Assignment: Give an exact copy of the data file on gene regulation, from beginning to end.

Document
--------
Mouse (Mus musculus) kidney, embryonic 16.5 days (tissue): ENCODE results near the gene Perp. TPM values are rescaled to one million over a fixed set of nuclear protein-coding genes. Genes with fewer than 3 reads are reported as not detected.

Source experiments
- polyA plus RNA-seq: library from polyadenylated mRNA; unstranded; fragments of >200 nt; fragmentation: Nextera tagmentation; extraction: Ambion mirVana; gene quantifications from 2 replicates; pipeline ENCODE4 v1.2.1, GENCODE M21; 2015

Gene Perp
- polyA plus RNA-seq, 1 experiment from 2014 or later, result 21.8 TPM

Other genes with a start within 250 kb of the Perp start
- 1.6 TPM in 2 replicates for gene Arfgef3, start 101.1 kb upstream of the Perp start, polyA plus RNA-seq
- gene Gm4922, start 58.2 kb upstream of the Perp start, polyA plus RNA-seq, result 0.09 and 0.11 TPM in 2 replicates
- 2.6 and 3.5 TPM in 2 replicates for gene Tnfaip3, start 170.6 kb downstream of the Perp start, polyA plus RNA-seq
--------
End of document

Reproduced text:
Mouse (Mus musculus) kidney, embryonic 16.5 days (tissue): ENCODE results near the gene Perp. TPM values are rescaled to one million over a fixed set of nuclear protein-coding genes. Genes with fewer than 3 reads are reported as not detected.

Source experiments
- polyA plus RNA-seq: library from polyadenylated mRNA; unstranded; fragments of >200 nt; fragmentation: Nextera tagmentation; extraction: Ambion mirVana; gene quantifications from 2 replicates; pipeline ENCODE4 v1.2.1, GENCODE M21; 2015

Gene Perp
- polyA plus RNA-seq, 1 experiment from 2014 or later, result 21.8 TPM

Other genes with a start within 250 kb of the Perp start
- 1.6 TPM in 2 replicates for gene Arfgef3, start 101.1 kb upstream of the Perp start, polyA plus RNA-seq
- gene Gm4922, start 58.2 kb upstream of the Perp start, polyA plus RNA-seq, result 0.09 and 0.11 TPM in 2 replicates
- 2.6 and 3.5 TPM in 2 replicates for gene Tnfaip3, start 170.6 kb downstream of the Perp start, polyA plus RNA-seq